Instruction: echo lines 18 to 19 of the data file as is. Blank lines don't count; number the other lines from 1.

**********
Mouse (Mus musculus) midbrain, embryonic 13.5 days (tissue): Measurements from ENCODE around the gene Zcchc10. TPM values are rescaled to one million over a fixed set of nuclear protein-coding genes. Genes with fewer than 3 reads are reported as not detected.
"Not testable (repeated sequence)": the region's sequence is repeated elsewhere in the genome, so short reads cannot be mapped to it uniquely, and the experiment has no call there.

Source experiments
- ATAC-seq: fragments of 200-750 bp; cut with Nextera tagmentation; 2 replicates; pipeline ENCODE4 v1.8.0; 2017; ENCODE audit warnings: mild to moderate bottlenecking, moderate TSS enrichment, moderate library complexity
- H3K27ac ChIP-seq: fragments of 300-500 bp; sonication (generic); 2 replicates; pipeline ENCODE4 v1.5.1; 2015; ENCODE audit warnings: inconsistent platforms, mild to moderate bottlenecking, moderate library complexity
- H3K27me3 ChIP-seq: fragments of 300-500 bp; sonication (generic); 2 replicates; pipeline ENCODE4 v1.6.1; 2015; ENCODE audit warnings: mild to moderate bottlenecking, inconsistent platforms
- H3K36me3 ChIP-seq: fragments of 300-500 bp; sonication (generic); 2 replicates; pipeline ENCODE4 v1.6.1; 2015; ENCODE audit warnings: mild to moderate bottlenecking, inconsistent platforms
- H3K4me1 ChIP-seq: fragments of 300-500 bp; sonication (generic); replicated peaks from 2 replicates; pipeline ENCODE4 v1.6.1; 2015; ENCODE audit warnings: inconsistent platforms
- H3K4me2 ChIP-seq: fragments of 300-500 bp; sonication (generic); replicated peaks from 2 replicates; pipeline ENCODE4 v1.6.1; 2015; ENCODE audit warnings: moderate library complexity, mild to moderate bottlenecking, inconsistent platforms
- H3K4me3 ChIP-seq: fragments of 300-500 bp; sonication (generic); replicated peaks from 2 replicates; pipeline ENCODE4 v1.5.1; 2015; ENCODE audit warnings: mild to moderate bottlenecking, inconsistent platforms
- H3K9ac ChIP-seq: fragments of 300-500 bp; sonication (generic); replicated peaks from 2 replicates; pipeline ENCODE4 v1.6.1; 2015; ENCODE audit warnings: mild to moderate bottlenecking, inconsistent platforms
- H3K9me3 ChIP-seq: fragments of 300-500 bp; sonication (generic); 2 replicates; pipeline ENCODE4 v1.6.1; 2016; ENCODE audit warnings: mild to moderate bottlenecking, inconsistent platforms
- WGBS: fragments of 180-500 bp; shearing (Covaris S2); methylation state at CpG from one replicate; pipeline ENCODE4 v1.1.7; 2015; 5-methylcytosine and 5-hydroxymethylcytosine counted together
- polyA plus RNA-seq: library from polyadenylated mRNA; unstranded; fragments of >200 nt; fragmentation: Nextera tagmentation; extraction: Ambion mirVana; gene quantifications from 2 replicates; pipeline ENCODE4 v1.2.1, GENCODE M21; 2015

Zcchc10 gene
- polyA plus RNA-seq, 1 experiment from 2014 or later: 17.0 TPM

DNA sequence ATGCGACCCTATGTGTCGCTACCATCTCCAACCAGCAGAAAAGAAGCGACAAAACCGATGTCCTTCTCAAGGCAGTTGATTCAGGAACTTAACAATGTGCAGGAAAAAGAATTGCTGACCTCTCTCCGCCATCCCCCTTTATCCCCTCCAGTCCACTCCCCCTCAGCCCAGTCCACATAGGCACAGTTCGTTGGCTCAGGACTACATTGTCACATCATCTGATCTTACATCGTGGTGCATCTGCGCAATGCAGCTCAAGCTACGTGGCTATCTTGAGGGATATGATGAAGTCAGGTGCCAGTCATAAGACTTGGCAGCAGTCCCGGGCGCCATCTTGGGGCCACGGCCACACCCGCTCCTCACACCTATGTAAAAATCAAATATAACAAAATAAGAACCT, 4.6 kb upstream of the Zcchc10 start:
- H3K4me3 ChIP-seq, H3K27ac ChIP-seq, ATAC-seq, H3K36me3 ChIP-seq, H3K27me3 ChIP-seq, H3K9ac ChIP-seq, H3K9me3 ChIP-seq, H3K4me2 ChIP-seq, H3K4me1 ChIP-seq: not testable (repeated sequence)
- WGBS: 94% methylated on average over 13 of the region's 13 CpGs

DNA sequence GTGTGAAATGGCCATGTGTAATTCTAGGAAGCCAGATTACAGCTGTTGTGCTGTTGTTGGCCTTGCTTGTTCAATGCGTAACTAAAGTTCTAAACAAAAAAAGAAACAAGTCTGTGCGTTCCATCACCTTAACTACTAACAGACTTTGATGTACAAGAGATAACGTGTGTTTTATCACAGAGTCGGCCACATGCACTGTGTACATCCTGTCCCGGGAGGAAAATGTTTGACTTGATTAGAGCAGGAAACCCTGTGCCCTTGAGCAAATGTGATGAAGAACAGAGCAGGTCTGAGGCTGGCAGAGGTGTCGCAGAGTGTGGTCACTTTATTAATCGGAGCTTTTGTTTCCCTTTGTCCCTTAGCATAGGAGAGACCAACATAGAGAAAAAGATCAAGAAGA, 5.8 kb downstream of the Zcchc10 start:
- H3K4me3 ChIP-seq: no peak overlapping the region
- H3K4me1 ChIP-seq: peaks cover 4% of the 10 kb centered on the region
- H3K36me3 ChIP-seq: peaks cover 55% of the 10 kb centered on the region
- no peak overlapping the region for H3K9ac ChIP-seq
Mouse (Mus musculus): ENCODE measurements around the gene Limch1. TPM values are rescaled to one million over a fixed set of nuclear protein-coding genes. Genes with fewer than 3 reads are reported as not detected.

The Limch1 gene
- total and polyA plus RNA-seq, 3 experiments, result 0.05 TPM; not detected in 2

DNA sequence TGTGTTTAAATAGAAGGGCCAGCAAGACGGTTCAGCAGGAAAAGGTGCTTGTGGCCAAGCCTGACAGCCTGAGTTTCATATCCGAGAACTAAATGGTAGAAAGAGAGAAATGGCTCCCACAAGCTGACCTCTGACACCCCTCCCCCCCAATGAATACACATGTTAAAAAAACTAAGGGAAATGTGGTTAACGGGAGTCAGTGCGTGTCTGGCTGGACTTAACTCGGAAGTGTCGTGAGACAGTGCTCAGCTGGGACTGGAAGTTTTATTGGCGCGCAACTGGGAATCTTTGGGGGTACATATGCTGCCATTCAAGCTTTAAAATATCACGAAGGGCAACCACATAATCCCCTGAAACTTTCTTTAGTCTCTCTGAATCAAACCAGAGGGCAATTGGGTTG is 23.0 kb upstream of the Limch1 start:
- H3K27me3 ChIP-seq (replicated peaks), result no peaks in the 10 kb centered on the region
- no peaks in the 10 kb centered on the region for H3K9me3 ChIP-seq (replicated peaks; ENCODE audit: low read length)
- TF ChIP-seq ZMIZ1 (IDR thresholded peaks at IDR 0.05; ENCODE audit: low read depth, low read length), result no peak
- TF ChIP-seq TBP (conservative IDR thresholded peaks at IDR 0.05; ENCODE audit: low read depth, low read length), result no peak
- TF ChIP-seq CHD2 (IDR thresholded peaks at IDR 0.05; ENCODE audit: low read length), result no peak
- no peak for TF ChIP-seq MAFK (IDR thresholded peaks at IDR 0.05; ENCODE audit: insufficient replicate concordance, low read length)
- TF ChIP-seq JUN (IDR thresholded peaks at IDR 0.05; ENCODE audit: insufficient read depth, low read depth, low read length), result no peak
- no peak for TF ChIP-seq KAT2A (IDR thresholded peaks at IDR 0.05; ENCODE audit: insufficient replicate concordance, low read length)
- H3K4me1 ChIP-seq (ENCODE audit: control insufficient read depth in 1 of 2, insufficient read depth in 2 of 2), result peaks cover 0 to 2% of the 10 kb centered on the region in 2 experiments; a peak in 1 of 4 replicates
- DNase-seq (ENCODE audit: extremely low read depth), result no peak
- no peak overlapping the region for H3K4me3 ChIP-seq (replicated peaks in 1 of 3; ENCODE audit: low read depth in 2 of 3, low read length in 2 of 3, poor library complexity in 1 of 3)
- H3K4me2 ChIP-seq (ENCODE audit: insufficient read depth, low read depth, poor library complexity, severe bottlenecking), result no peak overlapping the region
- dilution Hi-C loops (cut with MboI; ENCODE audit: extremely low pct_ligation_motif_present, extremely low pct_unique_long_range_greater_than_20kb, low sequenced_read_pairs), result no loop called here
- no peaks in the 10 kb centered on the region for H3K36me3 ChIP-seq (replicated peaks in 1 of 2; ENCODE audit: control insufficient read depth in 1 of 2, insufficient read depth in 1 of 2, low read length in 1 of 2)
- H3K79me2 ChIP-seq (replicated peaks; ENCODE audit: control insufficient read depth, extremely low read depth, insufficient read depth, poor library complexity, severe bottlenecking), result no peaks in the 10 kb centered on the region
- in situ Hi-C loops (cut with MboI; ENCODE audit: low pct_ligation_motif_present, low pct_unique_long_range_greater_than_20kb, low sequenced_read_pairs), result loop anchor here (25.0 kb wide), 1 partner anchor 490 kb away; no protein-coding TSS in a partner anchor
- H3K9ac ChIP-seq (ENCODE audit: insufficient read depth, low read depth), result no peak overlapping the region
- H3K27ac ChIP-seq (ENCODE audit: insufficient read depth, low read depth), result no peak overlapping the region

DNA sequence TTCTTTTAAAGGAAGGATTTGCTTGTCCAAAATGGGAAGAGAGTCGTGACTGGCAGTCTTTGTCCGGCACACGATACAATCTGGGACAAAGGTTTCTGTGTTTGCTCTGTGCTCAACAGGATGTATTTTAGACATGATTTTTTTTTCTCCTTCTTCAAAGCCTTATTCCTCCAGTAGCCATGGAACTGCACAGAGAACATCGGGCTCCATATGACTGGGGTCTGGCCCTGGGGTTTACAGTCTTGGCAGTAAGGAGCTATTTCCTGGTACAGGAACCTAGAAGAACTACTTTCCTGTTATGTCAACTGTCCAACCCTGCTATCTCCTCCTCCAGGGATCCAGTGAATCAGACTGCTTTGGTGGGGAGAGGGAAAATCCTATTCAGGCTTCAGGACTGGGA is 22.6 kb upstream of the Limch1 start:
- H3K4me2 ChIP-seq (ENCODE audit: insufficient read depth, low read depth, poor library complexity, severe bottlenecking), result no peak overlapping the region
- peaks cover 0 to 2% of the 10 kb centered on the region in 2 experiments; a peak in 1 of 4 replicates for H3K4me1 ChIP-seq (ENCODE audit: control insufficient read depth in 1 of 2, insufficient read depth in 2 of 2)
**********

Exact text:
- H3K4me3 ChIP-seq, H3K27ac ChIP-seq, ATAC-seq, H3K36me3 ChIP-seq, H3K27me3 ChIP-seq, H3K9ac ChIP-seq, H3K9me3 ChIP-seq, H3K4me2 ChIP-seq, H3K4me1 ChIP-seq: not testable (repeated sequence)
- WGBS: 94% methylated on average over 13 of the region's 13 CpGs